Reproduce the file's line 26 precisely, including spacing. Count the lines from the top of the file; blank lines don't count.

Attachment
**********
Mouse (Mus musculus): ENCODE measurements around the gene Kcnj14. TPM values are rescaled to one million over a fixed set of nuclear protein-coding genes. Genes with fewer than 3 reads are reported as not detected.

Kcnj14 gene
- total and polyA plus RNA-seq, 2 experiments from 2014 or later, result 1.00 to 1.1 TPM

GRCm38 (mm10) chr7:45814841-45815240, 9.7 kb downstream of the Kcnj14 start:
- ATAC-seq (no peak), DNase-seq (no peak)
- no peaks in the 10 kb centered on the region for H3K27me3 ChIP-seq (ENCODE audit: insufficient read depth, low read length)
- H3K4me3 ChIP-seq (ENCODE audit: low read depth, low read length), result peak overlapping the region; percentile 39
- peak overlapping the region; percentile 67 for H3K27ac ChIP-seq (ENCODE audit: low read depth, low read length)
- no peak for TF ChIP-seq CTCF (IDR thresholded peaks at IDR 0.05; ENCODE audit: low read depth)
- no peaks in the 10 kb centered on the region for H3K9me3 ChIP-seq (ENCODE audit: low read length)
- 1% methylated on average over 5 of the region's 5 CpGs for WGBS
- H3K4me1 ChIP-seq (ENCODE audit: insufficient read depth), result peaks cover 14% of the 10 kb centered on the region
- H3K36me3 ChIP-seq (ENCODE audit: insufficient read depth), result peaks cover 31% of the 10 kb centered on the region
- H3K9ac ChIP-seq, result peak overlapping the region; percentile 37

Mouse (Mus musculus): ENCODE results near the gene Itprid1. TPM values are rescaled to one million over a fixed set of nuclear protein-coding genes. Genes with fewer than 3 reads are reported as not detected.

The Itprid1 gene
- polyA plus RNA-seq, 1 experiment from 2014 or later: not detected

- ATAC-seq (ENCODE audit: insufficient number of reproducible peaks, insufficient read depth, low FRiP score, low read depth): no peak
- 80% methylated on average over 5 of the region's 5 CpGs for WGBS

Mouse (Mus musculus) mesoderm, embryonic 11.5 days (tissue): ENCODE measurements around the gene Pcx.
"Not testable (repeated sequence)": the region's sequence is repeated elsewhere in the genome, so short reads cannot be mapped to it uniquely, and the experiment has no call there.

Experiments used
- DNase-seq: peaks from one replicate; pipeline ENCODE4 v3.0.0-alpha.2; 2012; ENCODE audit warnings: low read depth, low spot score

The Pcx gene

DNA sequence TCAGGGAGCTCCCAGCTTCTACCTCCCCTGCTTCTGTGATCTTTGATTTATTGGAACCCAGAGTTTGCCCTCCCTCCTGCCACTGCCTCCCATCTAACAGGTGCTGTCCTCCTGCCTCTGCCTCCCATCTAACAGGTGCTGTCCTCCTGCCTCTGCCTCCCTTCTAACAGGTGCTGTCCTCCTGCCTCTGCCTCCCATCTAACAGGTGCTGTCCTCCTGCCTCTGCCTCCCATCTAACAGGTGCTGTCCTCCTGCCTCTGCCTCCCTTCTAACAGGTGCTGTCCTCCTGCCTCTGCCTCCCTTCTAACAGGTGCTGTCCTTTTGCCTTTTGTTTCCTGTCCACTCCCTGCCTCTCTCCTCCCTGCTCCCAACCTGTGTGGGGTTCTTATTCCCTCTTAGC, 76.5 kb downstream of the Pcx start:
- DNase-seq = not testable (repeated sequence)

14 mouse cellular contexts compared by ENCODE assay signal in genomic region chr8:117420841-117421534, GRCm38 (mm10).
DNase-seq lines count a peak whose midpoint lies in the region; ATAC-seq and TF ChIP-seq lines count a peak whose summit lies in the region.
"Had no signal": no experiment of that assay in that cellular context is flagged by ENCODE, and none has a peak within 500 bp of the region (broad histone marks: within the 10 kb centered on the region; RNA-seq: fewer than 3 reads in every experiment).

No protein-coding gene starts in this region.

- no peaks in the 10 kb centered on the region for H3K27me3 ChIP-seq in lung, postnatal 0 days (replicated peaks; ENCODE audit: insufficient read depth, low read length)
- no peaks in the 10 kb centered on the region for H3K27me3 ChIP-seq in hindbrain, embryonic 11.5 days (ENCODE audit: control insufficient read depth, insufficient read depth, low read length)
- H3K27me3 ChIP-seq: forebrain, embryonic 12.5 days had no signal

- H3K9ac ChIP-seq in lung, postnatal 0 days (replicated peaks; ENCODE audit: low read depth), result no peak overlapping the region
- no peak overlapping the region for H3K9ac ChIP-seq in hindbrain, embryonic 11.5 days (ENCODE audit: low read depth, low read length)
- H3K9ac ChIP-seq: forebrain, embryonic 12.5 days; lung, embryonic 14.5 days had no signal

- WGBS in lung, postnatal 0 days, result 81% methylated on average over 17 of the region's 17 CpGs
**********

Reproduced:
- DNase-seq = not testable (repeated sequence)